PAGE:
Bloody Sunday in
March 7, 1965 - March 7, 2020
The mission of the National Association for the Advancement of Colored People (NAACP) is to secure the political, educational, social, and economic equality of rights in order to eliminate race-based discrimination and ensure the health and well-being of all persons.
55th Anniversary of the Selma
Civil Rights March to
Montgomery, Alabama – USA
March 7, 1965 - March 7, 2020
The Gratitude We Owe Them is Great!
The Spirit of Peacefulness Was Set Early - Not Late!
If there were never any leaders & advocates of
"Civil Rights in America,"
would there have ever been any
mention or recognition of
[Above] A Young Civil Rights Activist, John Lewis
Today in the 21st Century,
many of today’s youth may
not know that the first
Selma March to Montgomery,
Alabama took place on March 7, 1965.
Rep. John Lewis, D-Ga., holds an enlargement of a photo of the Sunday
March 7, 1965 march across the Edmund Pettis Bridge in Selma, Alabama.
Lewis is at the head of the line in the light coat in the photo.
Fifty-five years ago, staunch advocates for
“Civil Rights in America”
made history with a public show of unity and
unyielding determination in the ‘Selma March’ to
ensure the constitutional rights of African-American
Citizens to exercise their right to vote. Acting
against the then racial practice of segregation in
the U.S., those “Civil Rights” pioneers brought
about historic change. And in doing so,
their laborious struggles had
a profound effect on the validity
of our Nation’s constitutional existence.
Citizens being beaten by during peaceful protest – Photo Courtesy, AP
The violence which was done against
members of the U.S. Citizenry who banned
together in the “peaceful protest” march
from Selma to Montgomery, AL – across the
Edmund Pettus Bridge in 1965 – was a horrific
event which shall never be erased from history.
Nor should such acts of brute force perpetrated
against “peaceful protesters” ever be
repeated in any State across America.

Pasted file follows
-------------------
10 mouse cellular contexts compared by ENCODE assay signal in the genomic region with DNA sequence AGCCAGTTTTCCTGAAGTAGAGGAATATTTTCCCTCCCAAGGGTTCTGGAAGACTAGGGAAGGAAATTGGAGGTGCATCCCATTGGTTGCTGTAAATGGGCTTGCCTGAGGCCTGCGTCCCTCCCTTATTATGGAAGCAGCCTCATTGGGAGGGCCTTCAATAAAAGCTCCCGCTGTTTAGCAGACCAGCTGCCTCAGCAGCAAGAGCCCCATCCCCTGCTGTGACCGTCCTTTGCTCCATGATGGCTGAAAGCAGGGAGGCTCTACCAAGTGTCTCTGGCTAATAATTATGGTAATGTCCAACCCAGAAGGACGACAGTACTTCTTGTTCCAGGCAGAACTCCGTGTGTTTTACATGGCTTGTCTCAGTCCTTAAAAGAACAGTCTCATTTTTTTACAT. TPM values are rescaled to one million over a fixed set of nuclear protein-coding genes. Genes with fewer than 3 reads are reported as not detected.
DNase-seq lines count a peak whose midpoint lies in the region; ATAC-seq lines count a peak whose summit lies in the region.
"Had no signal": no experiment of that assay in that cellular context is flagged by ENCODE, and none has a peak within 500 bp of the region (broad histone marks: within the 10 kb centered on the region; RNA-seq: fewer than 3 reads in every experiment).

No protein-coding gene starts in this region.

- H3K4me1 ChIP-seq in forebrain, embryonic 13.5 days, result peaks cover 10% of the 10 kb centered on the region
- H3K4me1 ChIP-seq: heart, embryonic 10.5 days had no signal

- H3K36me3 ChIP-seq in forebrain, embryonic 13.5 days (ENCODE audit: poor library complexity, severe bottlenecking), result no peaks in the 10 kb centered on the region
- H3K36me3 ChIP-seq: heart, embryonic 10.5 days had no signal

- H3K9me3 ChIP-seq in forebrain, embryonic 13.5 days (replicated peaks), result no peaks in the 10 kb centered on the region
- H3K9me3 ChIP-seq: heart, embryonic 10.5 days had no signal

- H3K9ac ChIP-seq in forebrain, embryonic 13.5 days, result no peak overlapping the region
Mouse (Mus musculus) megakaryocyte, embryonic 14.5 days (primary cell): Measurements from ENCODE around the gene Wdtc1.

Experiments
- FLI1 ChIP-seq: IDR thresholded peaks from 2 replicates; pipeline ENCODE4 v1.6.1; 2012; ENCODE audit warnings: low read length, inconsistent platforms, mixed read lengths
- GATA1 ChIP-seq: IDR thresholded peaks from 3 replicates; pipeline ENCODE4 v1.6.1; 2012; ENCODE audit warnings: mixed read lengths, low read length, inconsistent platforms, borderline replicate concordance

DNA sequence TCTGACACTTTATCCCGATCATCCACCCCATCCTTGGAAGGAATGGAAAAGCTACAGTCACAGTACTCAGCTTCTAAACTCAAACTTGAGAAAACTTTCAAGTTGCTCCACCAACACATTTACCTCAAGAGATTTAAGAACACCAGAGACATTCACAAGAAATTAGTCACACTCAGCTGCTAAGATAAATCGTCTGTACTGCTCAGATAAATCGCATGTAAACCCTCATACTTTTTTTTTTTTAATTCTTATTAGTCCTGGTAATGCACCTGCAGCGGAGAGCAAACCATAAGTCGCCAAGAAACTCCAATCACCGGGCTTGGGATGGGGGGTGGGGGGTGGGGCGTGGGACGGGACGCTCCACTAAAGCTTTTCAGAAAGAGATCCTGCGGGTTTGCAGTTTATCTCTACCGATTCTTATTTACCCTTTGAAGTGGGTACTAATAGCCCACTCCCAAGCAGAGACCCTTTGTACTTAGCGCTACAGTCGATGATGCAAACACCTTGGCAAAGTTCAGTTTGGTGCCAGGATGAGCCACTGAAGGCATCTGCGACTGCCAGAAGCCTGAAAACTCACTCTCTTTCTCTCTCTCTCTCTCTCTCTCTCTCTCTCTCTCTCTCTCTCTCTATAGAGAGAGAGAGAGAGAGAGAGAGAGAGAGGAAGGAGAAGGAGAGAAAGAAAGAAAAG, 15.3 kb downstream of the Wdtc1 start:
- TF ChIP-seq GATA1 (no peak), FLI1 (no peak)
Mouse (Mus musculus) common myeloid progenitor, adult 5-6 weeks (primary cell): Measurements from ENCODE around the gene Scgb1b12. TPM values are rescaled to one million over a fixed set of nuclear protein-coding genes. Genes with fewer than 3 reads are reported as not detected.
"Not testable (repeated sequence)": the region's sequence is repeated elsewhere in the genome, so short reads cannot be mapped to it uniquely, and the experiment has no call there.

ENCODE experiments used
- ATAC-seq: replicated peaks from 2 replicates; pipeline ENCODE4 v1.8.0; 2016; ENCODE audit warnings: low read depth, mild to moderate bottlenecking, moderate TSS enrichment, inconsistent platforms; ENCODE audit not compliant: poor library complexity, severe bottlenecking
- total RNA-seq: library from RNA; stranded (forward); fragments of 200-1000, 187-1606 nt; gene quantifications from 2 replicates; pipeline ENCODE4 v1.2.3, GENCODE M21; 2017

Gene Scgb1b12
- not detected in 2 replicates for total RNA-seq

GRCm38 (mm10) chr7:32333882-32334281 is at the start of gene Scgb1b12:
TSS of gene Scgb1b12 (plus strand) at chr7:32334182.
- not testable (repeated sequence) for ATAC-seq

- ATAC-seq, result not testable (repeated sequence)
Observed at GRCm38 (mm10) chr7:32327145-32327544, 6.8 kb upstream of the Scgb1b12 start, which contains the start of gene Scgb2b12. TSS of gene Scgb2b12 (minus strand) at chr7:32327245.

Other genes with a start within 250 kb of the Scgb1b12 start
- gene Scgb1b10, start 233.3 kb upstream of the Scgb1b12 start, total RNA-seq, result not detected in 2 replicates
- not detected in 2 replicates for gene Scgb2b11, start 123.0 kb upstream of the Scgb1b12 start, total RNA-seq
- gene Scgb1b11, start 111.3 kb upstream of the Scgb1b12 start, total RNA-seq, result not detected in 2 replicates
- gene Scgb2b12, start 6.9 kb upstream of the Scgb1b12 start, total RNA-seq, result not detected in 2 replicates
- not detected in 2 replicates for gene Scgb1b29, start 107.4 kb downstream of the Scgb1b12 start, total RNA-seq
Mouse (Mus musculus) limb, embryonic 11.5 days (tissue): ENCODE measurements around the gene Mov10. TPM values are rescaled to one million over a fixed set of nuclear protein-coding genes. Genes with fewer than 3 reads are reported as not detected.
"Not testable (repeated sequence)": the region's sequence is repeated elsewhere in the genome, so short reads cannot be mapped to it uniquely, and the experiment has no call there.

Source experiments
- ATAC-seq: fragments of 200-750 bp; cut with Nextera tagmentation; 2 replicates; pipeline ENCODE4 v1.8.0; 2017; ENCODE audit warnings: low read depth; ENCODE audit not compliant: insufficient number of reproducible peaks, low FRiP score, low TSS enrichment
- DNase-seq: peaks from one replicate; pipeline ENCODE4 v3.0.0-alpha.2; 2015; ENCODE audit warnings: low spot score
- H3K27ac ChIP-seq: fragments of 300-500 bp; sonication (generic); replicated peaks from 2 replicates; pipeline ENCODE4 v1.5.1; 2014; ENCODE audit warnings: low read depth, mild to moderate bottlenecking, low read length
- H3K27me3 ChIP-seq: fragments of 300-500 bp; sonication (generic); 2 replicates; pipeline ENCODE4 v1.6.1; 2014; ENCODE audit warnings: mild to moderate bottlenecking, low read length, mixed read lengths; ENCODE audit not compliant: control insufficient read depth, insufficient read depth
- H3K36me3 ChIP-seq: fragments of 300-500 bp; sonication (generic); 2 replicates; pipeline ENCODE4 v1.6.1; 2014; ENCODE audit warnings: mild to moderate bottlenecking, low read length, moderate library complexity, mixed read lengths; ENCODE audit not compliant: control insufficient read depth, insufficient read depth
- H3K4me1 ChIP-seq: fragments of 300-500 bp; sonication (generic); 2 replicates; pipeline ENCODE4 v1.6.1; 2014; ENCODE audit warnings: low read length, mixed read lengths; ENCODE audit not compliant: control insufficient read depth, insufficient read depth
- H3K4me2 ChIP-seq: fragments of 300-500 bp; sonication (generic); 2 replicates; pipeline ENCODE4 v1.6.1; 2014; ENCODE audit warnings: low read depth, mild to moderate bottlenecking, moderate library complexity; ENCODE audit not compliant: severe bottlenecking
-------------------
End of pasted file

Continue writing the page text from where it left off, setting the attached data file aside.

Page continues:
Their determination to achieve the
“right to vote” should be viewed as nothing
less than “patriotic duty” to Country and
Citizenry. America owes a great deal of
gratitude to the those who trod upon
forbidden grounds in the process
of putting the United States
on track toward lawfully
upholding the rights of its Citizens.
That long and arduous pioneering
journey for the “right to vote” was an
“exemplary” achievement in our Nation
which proclaims constitutional freedoms,
equalities and justice for all. The results
of those profoundly notable historic efforts
benefitted not only African-Americans,
but many Americans of
diverse heritages whose
“Civil Rights” were yet being
systemically violated across the U.S.A.
As “We the People” continue our
journey through a new era, a reflection
on the past must be coupled with a
continued march toward the future:
earnestly working together for
the purpose of forming and
ensuring that “lawful” and . . . .
“more perfect union” for “all American
Citizens” – regardless of ethnic heritage,
religious beliefs or political standing. As we
forge ahead in our united efforts to continue
building a better Nation, “We” must never
forget to show gratitude and honor to
those brave pioneers who paved the
pathway and made the ultimate
sacrifice – on and off
battlefields – for our own “freedoms
and rights here at home in the U.S.A.”
“We the People” must forever be
mindful that a “show of gratitude
and honor” is expressed with
“action:” a genuine display of standing
“united as one” with a yet unyielding
determination to act responsibly within
our “Citizenry” to uphold law, justice
and those inalienable “rights” –
inextricably belonging to . . .
. . . including our future generations
already with us today.
The “Selma March” must not be in vain!
“Human Rights” include “Civil Rights!”
The “Future” is here!
“Quality of Life”
with . . .
Must not be denied!
Let not lawless injustices overwhelm . . .
“We the People” in unison can
yet make Dr. King's Dream
a reality with
“LAW & JUSTICE”
navigating at the helm.
"I look to a day when people will
not be judged by the color of their skin,
but by the content of their
The "humane words and actions"
of Dr. Martin Luther King, Jr.
in the Soul of America.
Learn more about the Life & Legacy of
Dr. Martin Luther King, Jr.
Learn more about . . .
If you’ve missed the work of EPACHA in its Phase I duration, please be encouraged to click on the below web links.
Sincerest Thanks are Extended to http://archive.org/web/ for having made possible an archived viewing of
EPACHA Foundation’s entire volume of its Phase I web pages:
Complete List of EPACHA - Phase I web pages:
M A Y 2 0 2 0